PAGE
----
When this happens, your creditors may stop pursuing you, especially if you have no income or assets. However, you will always owe the statute-barred debt, so debt collection agencies can attempt to collect for as long as they want. You might still receive collection calls and letters.

If you don’t pay debts in collections, this information appears on your credit score for six years, which hurts your credit score. This makes it harder to borrow money, and you may pay a higher interest rate.

Even after the debt drops off your credit report, your creditor will still have a record of what you owe, making it unlikely that they will lend you money again.

Should I ignore the debt statute of limitations?

Don’t ignore debt collection action if you have a job or assets to protect. Waiting for the debt statute of limitations to expire is unnecessary and damaging, and there are better ways to resolve the issue.

How to get debt collectors to stop calling

There are a few ways to deal with debt collectors or collection agencies.

1. Pay what is owed

Pay the creditor or collection agency to stop further action. Talk to the original creditor to determine the best way to pay.

Make a budget-friendly monthly payment plan, and don’t let anyone pressure you into an agreement you can’t afford.

2. Negotiate a payment plan

It is possible to negotiate with the original creditor rather than the debt collector if the debt has only recently been sent to collections. If this is the case, you can often set up a payment plan instead of paying off the total balance.

3. Negotiate a settlement amount

If you cannot return to the original lender, debt collectors will typically negotiate a reduced settlement if you pay a lump sum. Just ensure you receive the agreement in writing and get a receipt after you pay.

4. Work with a Licensed Insolvency Trustee

Licensed Insolvency Trustees are the only professionals who can administer government debt relief programs such as consumer proposals and bankruptcy.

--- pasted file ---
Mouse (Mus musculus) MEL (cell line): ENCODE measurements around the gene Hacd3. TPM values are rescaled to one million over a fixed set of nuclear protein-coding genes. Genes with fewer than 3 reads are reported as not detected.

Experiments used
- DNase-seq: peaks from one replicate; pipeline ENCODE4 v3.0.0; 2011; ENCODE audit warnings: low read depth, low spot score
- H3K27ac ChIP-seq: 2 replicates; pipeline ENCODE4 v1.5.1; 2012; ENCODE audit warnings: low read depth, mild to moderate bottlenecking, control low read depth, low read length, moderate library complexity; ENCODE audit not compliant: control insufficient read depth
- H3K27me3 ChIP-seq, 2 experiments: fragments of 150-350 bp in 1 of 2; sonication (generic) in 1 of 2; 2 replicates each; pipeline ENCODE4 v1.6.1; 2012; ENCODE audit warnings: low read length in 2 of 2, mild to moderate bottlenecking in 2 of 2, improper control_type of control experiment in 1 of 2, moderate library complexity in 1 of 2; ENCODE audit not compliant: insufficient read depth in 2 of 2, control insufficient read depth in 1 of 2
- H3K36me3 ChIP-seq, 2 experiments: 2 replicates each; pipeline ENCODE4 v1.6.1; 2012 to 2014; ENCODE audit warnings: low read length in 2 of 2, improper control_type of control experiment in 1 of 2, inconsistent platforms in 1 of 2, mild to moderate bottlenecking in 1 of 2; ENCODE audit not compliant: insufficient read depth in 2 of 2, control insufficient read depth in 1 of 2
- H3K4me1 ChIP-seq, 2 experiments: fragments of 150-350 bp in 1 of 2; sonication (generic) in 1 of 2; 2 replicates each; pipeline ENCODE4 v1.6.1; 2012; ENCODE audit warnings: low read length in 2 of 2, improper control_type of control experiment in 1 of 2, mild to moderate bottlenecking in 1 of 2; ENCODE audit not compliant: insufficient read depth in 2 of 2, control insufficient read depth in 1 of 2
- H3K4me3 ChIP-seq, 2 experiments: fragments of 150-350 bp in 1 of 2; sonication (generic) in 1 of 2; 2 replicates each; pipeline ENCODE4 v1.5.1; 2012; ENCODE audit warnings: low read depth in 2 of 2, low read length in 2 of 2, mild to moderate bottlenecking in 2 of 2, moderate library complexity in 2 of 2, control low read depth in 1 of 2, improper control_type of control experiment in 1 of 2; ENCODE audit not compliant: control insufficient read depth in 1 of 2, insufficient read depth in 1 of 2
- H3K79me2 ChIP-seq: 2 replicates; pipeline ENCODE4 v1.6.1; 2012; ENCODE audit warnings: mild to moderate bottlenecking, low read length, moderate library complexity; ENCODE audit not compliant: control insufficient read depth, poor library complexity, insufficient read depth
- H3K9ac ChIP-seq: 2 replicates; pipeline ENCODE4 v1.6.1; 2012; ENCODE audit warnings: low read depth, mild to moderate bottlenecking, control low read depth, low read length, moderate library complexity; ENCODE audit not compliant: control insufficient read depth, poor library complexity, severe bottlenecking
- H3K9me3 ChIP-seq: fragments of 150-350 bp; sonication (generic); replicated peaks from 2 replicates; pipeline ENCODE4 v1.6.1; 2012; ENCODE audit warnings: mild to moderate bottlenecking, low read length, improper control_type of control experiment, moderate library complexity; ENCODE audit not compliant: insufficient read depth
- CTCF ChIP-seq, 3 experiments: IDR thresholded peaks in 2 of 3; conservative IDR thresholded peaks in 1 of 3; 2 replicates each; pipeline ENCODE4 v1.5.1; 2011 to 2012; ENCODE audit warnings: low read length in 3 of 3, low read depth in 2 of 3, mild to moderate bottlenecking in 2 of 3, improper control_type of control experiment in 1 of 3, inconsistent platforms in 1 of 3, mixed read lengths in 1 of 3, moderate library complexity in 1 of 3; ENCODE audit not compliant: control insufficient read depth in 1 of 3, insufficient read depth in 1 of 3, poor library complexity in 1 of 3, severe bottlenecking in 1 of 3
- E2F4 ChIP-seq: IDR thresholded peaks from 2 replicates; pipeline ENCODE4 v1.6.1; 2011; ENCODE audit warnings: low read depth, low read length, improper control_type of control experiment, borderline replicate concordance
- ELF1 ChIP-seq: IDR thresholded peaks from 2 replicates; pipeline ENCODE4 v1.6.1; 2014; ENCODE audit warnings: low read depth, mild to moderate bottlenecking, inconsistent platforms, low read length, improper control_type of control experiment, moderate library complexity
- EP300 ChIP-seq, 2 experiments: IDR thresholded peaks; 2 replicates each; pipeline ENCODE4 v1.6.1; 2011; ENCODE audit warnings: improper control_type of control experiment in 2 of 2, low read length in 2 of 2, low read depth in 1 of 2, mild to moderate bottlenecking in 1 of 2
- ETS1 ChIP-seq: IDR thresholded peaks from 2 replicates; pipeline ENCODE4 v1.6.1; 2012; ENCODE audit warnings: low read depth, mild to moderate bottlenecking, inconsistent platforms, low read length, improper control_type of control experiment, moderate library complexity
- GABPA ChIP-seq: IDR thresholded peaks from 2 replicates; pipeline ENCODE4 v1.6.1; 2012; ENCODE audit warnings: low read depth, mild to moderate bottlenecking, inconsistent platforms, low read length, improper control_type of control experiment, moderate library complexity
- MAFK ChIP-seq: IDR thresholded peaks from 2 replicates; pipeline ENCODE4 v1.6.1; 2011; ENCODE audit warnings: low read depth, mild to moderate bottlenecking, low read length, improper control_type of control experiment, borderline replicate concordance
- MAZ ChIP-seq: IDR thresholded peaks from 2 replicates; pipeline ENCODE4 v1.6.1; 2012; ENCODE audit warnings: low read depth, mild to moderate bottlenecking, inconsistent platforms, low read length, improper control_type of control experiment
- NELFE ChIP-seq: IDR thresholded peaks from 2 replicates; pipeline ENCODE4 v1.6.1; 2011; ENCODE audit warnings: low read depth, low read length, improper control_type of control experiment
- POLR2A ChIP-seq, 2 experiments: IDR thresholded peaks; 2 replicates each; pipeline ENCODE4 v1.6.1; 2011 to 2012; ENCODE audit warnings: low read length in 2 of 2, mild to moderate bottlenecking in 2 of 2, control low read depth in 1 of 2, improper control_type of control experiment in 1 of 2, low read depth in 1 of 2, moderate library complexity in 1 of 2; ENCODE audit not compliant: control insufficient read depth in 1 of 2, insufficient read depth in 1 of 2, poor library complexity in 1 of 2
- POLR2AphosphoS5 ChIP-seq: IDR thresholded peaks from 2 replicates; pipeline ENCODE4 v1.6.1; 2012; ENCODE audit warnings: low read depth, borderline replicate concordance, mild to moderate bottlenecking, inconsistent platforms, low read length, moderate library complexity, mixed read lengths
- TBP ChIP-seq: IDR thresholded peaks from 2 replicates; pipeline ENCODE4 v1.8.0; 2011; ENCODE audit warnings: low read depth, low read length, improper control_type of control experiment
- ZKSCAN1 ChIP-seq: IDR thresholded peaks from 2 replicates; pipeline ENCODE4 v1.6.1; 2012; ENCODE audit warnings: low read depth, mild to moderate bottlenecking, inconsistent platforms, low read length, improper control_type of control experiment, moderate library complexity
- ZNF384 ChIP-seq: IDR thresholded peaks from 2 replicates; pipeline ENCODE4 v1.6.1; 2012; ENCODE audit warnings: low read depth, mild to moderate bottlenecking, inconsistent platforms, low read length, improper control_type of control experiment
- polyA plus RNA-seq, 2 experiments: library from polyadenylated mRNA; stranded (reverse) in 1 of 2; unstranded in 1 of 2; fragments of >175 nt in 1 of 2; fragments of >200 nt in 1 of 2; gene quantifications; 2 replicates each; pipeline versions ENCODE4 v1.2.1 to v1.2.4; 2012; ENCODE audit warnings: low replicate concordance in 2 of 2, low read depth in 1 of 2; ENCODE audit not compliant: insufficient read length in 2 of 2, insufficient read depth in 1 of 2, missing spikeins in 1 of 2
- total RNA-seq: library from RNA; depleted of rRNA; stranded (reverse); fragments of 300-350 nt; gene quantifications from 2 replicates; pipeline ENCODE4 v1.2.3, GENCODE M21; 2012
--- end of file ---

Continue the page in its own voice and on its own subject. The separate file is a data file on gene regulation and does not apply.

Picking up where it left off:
Both a consumer proposal and bankruptcy legally stop all legal action from debt collectors. Collection calls and wage garnishments stop immediately, and interest and charges are frozen.

Collection calls, wage garnishments and legal action stop.

A consumer proposal is a debt forgiveness program that can reduce your debt by up to 80% and protect your assets. If you have a low income and no assets, bankruptcy might offer a better way out of debt.

Get help with Ontario’s statute of limitations and learn what debt relief options work for you by arranging a free consultation with a Licensed Insolvency Trustee.

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Frequently Asked Questions

Let’s finish off by answering a few common questions about the debt statute of limitations in Ontario.

Can creditors garnish wages after a statute of limitations in Ontario?

Once the Statute of Limitations period of two years has passed for debt in Ontario, the creditor can no longer garnish your wages.

How to use the Ontario statute of limitations as a defence

If you receive notification of legal action, you must file a defence to inform the court that the debt is past the limitations period. If you ignore it, the creditor may still be able to obtain a judgment.

For more information, speak to a Licensed Insolvency Trustee.